Prototyping Solutions: Building More Inclusive Cities by Design
Once the fiber is in the dirt, what do you do with it?
What opportunities do blazing fast internet speeds create, and how do you leverage these opportunities to the benefit of everyone in your smart, connected community?
These were the central questions of June’s Smart Community Innovation Summit, a co-located convening of several national smart cities initiatives including the Global Cities Team Challengeand the US Ignite Application Summit.
Mozilla at the Smart Community Innovation Summit
For the third year, Mozilla partnered with US Ignite to share our Gigabit Community Fund projects at the Summit. Kansas City teams Pennez, The Gigabots, and PlanIt Impact joined Chattanooga team ViatoR to showcase their Mozilla-supported educational technology projects in front of the 1500+ conference attendees. Response to these gigabit-fueled educational projects was enthusiastic, and ViatoR — a virtual reality language learning tool — even won awards for Best Use of Low Latency and Best in Show at the US Ignite application showcase!
Mozilla’s Gigabit Hive work is an effort to connect technologists, informal educators, and classroom teachers to help shape the future of the Web. We’re connecting leaders across these sectors to bring in more voices as beta-testers and co-creators of gigabit tech. In so doing, we’re helping to build a more inclusive gigabit innovation ecosystem and making sure that the reality of these high-speed networks lives up to their promise. So while the application showcase highlighted the possibilities of gigabit speeds (“what do you do with it?”), Mozilla focused our 2016 Summit programming on expanding these opportunities to new corners of gigabit cities (“how do you you leverage these opportunities to the benefit of everyone in your community?”). Through panels and a design activity, we encouraged Summit participants to explore how gigabit networks could be used as a tool to overcome — rather than to reinforce — existing barriers and digital divides in their communities.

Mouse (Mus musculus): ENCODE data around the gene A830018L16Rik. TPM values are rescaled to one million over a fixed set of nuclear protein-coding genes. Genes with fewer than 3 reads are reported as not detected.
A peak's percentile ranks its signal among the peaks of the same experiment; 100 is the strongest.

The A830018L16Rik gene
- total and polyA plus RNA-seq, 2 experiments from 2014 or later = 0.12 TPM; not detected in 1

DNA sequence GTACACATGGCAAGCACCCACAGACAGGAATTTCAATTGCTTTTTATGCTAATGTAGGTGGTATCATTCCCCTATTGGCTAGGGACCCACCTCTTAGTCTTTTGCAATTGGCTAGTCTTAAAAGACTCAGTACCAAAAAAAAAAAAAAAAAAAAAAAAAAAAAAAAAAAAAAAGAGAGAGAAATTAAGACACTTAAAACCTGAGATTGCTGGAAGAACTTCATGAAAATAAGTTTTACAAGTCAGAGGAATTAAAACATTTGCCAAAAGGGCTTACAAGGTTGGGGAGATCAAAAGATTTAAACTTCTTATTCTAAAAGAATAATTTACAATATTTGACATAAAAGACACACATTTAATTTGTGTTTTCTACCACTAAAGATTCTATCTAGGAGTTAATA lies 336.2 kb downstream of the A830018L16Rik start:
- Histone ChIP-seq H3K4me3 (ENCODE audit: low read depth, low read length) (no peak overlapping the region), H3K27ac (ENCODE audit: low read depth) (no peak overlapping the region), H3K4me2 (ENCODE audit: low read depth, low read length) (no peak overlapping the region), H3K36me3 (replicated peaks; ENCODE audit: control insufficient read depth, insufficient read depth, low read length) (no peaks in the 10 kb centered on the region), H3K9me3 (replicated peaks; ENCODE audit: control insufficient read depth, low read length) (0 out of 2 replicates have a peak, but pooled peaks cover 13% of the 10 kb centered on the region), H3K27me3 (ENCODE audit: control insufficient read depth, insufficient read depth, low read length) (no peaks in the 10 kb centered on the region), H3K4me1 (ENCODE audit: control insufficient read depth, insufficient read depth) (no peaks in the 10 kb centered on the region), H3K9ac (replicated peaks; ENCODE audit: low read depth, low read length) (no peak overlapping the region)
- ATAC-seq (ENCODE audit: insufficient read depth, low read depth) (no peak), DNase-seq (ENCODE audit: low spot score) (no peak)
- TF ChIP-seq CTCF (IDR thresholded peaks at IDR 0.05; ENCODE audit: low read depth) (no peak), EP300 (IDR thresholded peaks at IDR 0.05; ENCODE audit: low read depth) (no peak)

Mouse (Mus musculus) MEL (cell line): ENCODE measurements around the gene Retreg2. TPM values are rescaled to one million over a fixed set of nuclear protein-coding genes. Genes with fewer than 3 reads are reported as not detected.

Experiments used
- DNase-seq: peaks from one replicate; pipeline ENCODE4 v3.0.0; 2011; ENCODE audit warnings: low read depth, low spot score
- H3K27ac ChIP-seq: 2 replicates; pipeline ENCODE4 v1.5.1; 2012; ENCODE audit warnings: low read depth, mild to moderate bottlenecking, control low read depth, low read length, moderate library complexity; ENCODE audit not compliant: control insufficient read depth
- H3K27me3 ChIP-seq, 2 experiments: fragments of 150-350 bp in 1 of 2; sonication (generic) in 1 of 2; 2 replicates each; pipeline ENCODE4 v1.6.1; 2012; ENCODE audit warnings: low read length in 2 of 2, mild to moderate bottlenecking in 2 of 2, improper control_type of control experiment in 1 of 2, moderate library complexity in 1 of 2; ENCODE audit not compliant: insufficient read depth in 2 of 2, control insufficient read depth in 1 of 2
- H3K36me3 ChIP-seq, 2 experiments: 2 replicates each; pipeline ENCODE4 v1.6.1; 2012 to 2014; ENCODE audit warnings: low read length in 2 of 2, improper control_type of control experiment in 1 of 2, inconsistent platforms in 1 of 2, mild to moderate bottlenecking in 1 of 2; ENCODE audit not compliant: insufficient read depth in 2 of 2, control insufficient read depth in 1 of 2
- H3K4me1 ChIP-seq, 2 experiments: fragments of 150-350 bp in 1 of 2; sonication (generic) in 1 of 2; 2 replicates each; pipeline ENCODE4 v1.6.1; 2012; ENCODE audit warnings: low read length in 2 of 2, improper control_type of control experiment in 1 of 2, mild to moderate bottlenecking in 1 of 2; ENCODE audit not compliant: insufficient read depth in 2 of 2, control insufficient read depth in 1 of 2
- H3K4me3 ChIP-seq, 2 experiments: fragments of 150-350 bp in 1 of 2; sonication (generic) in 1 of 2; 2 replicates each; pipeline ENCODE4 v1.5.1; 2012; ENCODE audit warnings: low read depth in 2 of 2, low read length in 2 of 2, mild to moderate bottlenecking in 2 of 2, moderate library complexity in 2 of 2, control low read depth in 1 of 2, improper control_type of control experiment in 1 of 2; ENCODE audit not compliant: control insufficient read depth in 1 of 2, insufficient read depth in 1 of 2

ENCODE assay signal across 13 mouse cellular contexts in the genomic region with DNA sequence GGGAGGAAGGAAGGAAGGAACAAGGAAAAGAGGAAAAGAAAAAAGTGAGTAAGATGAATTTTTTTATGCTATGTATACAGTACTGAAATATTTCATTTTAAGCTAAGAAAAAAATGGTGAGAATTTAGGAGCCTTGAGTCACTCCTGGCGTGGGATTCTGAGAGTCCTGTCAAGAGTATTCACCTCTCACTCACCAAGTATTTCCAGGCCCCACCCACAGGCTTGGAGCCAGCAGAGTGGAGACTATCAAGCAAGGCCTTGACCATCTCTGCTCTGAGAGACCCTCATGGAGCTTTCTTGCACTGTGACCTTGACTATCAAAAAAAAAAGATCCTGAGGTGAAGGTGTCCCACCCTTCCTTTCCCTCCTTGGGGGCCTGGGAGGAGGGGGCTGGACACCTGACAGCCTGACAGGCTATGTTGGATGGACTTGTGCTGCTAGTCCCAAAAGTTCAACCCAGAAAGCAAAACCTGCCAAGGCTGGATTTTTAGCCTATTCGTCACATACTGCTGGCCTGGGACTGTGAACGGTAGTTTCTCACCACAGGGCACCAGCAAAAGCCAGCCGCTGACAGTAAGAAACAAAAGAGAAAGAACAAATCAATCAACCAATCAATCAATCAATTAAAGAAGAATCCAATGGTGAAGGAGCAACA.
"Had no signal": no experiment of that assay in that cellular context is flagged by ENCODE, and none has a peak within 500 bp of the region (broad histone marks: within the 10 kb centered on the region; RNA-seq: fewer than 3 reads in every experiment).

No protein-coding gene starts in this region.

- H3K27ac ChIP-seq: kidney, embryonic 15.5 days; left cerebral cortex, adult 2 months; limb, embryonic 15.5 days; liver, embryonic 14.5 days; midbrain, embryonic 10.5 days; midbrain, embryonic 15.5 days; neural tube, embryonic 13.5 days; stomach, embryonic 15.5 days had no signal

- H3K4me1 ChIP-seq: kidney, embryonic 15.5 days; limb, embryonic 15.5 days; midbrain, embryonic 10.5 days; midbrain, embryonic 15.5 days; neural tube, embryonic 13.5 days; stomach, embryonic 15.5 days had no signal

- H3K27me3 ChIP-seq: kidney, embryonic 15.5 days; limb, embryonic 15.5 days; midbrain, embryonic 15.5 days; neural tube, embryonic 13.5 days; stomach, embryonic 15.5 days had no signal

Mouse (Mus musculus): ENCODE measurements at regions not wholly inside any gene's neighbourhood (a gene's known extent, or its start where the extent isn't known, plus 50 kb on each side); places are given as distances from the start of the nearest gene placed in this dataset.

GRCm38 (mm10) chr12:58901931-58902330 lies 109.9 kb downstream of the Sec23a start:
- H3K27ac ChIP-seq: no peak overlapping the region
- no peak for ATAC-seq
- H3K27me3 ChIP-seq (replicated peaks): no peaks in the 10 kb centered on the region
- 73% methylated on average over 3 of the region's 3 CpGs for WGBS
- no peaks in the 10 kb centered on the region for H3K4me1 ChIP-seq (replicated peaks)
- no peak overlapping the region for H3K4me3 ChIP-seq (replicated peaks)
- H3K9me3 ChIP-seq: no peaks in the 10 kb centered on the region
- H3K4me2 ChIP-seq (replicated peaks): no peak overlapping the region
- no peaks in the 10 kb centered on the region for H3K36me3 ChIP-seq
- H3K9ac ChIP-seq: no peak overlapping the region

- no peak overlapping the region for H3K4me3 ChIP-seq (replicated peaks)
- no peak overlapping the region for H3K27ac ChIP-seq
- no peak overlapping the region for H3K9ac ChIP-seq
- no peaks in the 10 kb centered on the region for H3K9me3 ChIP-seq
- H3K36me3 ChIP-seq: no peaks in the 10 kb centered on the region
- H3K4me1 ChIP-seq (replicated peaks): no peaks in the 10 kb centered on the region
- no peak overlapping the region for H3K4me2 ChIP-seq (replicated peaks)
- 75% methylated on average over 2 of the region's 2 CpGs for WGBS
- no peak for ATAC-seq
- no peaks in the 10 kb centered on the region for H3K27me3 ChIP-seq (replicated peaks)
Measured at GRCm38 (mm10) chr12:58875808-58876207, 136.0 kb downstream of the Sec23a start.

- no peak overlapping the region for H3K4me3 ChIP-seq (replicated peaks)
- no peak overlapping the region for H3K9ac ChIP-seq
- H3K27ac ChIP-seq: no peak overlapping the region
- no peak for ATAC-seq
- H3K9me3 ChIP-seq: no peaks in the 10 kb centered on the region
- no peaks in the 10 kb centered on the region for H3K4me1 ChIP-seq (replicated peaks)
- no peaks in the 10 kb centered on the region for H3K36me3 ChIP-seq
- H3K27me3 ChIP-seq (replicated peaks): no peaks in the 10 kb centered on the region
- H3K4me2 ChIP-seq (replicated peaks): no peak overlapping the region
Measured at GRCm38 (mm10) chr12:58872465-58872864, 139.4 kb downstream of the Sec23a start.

Exploring Solutions to Participation Barriers
Of course, barriers to digital inclusion are difficult to overcome, no matter the speed of a city’s network. However, building web technologies that are relevant and responsive to users’ demands that we confront these barriers to participation — regardless of their complexity — in order to bring more diverse voices into the conversation about the future of internet. Thus, we challenged US Ignite Application Summit participants to begin examining five common barriers to participation in the gigabit innovation ecosystem:
- Language: “Gigabit? Low latency? Open source? You’ve lost me”
- Access: “We don’t have devices in my classroom.”
- School Policy: “Gigabit? We can’t even use Skype in my classroom!”
- Connectivity: “It takes an hour to load a YouTube video in my classroom.”
- Awareness: “I don’t understand why fast networks matter.”
Using the design exercise worksheet below, participants worked in groups to share the challenges related to one of the above barriers, to explore the opportunities that would emerge from overcoming it, and to imagine some first steps towards solutions. From advocating for school policy changes with regard to firewalls to making sure that city websites were free of high-tech jargon, participants explored a range of possible solutions to the stated barriers. More important than the potential solution ideas generated though was the recognition and mapping of these common barriers across gigabit cities.
Mozilla’s Gigabit Hive initiative uses gigabit implementation and innovation as a catalyst to start important conversations about digital inclusion and web literacy. Because high-speed networks are meaningless if everyday citizens lack the ability to participate in and benefit from these speeds, these conversations are critical to the smart and connected communities of the future. By connecting innovators and leaders from across sectors beyond standard technologist communities, Gigabit Hive amplifies these conversations in Kansas City, Chattanooga, Austin, and two new cities to be announced in 2017. If you would like to explore how you can leverage gigabit speeds to overcome divides and barriers in your own community, you can apply to become the next Gigabit Hive city by November 9.